ATLANTA — Prominent Democrats such as Terry McAuliffe and DNC chair Tom Perez attended the latest Democracy Alliance meeting this week in Atlanta, where party officials and liberal groups met behind closed doors with the millionaires and billionaires they rely on to fund the effort to regain "progressive power."
There was no visible media presence at the group's secretive four-day conference at the luxurious InterContinental Buckhead Atlanta, which was described by the group as "an upscale urban retreat" in the "city's most prestigious neighborhood."
The conference again featured only off-the-record events closed to members of the media. There was, however, a strong security presence at the hotel, where attendees were instructed to be careful with all conference materials and to dispose of conference documents only in specially identified secure recycling bins.
As an extra precaution, and a departure from the group's November conference in California, attendees were given an abridged "Agenda at a Glance" sheet to carry around in their nametags as an alternative to carrying around the full conference agenda.
The Washington Free Beacon obtained both the abridged and the full agenda.
The main agenda for the conference, "Charting the Course for Progressive Power," shows that some of the big names such as Democracy Alliance founder George Soros, whose attendance at the last meeting was revealed by the Free Beacon, stayed away from the Atlanta meeting, though Soros groups such as the Open Society Foundation were present. Top party operative David Brock was also not seen at this week's meeting, though groups he leads such as Media Matters and American Bridge were present to brief attendees.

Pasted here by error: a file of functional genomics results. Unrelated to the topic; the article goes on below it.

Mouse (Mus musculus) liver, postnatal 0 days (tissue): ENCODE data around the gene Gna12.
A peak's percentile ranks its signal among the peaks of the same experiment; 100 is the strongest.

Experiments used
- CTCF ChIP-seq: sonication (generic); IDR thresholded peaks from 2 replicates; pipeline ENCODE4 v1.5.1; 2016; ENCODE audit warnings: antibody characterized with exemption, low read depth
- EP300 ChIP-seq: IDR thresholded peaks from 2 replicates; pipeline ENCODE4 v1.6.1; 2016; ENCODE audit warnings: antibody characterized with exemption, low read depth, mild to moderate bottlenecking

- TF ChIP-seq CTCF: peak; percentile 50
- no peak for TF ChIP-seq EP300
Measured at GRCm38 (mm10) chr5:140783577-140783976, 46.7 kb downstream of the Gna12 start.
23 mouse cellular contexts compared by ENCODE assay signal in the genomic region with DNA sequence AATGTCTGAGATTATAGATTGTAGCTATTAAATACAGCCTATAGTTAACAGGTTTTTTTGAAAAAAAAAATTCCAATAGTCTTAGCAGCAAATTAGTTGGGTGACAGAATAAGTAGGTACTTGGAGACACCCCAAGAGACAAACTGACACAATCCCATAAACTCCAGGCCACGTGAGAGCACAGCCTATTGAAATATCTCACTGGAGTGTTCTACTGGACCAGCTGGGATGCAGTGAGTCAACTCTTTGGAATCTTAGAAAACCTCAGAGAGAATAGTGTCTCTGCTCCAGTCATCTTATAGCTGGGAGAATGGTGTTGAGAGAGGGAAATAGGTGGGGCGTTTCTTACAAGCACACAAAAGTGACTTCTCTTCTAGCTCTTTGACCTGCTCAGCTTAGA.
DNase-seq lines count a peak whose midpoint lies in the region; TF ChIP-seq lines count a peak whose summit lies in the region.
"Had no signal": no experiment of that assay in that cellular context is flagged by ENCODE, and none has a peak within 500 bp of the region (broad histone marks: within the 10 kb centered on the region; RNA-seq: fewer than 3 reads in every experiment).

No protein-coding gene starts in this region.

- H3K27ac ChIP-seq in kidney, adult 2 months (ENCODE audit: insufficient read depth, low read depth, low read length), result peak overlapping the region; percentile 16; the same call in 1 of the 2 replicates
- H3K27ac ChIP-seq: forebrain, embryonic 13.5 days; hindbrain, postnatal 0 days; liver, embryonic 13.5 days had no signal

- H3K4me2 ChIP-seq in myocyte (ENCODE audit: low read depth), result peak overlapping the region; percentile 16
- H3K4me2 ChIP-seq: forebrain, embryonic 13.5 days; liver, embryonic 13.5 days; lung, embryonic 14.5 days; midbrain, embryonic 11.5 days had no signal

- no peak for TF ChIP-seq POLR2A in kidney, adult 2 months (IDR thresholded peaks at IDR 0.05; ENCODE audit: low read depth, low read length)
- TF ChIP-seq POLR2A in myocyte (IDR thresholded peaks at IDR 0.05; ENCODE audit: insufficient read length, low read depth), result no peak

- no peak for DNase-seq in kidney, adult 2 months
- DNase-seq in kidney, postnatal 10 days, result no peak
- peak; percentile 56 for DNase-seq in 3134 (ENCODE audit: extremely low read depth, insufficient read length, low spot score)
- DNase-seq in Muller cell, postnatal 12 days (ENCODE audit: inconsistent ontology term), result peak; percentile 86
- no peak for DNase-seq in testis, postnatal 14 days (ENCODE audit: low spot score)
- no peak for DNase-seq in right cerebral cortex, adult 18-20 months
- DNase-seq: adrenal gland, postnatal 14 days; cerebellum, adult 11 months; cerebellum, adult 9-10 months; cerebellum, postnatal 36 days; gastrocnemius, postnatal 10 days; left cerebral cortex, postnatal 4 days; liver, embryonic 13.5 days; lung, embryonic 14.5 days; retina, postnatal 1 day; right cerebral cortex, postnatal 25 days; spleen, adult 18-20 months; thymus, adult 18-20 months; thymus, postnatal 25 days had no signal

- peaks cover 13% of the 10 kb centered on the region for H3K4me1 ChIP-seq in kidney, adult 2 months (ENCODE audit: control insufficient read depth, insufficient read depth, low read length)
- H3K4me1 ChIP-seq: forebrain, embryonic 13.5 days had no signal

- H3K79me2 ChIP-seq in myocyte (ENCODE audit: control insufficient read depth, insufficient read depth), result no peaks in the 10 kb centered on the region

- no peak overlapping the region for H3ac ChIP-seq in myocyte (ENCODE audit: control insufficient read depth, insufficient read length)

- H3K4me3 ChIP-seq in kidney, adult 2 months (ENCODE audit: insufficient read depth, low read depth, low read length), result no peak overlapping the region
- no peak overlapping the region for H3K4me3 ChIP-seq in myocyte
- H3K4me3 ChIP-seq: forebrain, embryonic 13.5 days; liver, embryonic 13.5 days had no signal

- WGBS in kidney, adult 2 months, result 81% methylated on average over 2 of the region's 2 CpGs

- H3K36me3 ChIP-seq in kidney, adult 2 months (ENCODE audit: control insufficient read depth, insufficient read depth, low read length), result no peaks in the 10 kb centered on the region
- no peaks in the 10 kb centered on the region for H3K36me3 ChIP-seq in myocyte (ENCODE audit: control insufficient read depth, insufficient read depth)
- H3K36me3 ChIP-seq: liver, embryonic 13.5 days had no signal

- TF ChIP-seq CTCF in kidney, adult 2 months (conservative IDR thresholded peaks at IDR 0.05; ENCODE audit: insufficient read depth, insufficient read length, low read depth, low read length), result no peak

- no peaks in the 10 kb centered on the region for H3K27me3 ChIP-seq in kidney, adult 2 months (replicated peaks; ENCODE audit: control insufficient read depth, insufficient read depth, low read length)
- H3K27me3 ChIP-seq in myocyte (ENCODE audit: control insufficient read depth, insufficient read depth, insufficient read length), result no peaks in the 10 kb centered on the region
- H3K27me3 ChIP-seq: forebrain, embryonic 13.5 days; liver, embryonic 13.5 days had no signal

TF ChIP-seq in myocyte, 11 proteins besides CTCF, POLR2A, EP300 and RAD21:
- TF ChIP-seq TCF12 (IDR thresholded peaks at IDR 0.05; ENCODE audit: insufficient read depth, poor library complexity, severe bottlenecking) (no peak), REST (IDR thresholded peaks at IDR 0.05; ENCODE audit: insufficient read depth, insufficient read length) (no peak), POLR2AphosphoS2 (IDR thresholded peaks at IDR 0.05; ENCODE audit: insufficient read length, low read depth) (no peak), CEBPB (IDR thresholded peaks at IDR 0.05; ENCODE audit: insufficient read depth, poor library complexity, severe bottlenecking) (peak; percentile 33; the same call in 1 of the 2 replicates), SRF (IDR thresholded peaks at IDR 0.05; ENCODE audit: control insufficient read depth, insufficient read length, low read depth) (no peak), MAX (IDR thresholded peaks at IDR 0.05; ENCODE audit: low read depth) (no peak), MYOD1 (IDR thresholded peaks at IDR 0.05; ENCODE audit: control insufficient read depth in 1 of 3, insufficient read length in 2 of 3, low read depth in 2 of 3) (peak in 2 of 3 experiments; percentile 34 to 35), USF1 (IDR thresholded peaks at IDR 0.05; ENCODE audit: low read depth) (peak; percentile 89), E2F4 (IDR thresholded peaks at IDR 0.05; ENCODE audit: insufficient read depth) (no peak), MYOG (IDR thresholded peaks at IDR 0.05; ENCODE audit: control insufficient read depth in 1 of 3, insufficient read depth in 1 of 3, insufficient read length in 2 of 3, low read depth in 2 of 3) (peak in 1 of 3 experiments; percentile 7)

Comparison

The message from Democracy Alliance leadership was that the movement has to avoid getting "too confident" and should "double down" on spending ahead of the 2018 midterms.
"Despite the possibilities on the horizon, we can't get too confident," wrote Democracy Alliance president Gara LaMarche and chairman John Stocks in a welcome letter. "We need to double down on our commitments to break through the noise in November."
The Democracy Alliance operates by recommending liberal organizations to wealthy alliance partners, who are each obligated to spend hundreds of thousands of dollars each year on supporting the approved groups such as the ACLU, the Women's March, Priorities USA, Media Matters for America, Citizens for Responsibility and Ethics in Washington, and Indivisible.
According to the alliance's participation guidelines, the group "strives to create a safe place for progressive funders and movement leaders to meet and discuss issues of common interest and develop relationships through dialogue and networking."
The conferences serve as an opportunity to recruit new partners, for existing partners to discuss how to best allocate their money, and for groups to strategize how to best work together "to build a more progressive future."
DNC chairman Tom Perez, who headlined two events at the conference, appeared with members of his senior leadership team at an afternoon panel Tuesday to discuss what was underway at the cash-strapped DNC. Later that day, Perez appeared at an evening networking dessert reception with members of the alliance.